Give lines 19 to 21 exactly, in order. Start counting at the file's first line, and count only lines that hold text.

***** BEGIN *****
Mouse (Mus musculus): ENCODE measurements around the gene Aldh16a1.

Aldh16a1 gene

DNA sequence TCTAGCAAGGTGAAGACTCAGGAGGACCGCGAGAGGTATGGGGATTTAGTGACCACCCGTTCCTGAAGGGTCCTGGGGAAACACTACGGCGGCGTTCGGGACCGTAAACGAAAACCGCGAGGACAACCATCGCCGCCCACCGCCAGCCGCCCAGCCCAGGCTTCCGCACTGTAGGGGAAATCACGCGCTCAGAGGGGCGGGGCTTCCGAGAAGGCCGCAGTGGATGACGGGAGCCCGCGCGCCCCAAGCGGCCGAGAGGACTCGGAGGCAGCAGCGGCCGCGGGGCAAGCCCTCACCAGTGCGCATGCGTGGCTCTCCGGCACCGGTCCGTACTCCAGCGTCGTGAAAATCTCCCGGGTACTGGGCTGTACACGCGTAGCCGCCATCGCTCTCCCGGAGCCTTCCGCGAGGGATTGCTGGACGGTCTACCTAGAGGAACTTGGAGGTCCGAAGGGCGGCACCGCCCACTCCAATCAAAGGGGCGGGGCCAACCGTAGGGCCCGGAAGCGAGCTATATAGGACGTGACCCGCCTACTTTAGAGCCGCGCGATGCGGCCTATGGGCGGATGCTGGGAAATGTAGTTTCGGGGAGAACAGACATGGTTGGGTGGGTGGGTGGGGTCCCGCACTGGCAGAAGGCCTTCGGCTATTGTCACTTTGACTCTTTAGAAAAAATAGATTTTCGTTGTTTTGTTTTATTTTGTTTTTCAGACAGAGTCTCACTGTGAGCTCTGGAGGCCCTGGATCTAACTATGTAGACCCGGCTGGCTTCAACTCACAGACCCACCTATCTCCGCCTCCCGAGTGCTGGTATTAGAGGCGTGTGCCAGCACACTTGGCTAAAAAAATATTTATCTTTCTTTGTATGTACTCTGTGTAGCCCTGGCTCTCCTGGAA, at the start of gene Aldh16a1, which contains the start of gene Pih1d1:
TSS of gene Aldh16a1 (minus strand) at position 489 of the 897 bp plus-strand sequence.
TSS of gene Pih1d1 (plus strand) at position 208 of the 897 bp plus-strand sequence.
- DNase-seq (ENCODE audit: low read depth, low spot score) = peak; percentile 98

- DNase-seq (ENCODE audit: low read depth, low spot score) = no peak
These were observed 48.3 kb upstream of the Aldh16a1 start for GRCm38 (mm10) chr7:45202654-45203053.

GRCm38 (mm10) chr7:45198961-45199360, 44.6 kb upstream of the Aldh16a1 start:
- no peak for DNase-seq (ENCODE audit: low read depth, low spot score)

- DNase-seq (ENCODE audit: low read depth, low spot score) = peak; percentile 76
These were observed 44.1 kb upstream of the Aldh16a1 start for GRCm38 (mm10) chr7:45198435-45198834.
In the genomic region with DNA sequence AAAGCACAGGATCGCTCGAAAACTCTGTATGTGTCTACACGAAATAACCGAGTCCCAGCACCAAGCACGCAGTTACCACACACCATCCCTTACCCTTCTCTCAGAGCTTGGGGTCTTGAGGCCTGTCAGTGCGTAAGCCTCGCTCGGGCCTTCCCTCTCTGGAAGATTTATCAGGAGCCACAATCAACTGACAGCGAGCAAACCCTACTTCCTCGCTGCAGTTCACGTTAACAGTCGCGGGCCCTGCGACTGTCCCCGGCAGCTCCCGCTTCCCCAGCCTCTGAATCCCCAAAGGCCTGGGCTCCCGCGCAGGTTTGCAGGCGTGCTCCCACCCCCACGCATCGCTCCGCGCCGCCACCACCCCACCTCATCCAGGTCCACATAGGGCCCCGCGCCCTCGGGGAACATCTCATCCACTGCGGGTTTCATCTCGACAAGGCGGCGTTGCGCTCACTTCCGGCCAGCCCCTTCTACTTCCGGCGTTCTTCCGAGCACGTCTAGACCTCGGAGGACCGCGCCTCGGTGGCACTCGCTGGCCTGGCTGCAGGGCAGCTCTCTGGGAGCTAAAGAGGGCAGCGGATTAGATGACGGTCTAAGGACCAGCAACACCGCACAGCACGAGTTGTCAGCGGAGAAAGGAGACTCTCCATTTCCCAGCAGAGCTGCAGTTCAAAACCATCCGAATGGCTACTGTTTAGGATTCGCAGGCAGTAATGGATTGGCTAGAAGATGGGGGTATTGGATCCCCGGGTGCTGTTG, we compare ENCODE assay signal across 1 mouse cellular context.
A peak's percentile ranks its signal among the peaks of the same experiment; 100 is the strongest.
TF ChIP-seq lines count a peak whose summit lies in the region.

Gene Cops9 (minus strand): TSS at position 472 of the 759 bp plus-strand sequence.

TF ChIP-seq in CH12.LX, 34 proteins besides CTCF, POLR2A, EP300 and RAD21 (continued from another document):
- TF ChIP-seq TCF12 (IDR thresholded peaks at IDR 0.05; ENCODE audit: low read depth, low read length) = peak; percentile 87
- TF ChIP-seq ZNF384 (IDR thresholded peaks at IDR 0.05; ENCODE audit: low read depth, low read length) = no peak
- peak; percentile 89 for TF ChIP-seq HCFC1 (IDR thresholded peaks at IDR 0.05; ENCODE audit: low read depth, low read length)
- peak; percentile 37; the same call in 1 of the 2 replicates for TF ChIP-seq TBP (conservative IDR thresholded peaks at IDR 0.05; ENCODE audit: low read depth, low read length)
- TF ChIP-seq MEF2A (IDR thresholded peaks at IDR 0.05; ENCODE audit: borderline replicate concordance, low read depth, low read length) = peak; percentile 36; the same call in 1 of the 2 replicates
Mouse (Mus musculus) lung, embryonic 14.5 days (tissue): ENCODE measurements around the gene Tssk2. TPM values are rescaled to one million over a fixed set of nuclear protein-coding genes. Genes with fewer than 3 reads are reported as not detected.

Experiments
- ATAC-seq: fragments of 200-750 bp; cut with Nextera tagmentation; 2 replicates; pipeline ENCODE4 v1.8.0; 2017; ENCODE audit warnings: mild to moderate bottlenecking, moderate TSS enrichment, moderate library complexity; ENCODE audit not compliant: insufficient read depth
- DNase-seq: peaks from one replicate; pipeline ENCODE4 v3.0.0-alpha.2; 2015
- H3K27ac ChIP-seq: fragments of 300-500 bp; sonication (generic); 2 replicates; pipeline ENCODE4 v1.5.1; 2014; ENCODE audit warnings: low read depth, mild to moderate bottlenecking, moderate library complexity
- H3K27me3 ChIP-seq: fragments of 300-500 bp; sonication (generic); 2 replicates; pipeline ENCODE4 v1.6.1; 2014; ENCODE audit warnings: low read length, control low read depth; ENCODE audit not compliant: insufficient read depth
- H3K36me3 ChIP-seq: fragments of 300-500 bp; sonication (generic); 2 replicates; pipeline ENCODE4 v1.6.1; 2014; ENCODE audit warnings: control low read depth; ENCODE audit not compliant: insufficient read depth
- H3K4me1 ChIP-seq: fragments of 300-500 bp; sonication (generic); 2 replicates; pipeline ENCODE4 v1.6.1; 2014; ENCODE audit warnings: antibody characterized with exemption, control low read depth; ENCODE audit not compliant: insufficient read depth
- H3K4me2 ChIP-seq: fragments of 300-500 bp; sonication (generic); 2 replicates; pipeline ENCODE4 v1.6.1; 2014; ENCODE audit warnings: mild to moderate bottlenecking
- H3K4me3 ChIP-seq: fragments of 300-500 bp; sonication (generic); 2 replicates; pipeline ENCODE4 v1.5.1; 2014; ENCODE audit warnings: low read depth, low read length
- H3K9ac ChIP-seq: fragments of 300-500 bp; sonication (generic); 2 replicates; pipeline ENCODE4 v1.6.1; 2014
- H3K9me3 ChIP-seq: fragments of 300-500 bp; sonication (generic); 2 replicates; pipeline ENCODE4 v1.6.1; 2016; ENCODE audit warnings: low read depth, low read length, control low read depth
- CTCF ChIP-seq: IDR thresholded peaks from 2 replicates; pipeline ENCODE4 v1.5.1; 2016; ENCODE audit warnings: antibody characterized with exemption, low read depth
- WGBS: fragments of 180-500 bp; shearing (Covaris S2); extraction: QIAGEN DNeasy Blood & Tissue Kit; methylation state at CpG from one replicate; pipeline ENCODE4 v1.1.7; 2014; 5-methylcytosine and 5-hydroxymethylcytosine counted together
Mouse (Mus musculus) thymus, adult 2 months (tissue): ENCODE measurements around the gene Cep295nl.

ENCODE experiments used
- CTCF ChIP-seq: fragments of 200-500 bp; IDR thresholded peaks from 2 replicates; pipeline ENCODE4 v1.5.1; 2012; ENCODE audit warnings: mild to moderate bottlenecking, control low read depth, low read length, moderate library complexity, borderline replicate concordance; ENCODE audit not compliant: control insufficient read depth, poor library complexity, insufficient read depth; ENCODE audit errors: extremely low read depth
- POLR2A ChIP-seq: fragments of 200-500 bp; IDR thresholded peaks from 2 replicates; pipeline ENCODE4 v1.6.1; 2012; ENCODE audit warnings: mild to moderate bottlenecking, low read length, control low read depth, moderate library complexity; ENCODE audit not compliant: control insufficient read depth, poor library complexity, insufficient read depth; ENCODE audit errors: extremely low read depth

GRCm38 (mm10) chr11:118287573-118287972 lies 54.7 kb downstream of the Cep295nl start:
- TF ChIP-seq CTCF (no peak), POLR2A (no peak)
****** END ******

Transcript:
- TF ChIP-seq ZNF384 (IDR thresholded peaks at IDR 0.05; ENCODE audit: low read depth, low read length) = no peak
- peak; percentile 89 for TF ChIP-seq HCFC1 (IDR thresholded peaks at IDR 0.05; ENCODE audit: low read depth, low read length)
- peak; percentile 37; the same call in 1 of the 2 replicates for TF ChIP-seq TBP (conservative IDR thresholded peaks at IDR 0.05; ENCODE audit: low read depth, low read length)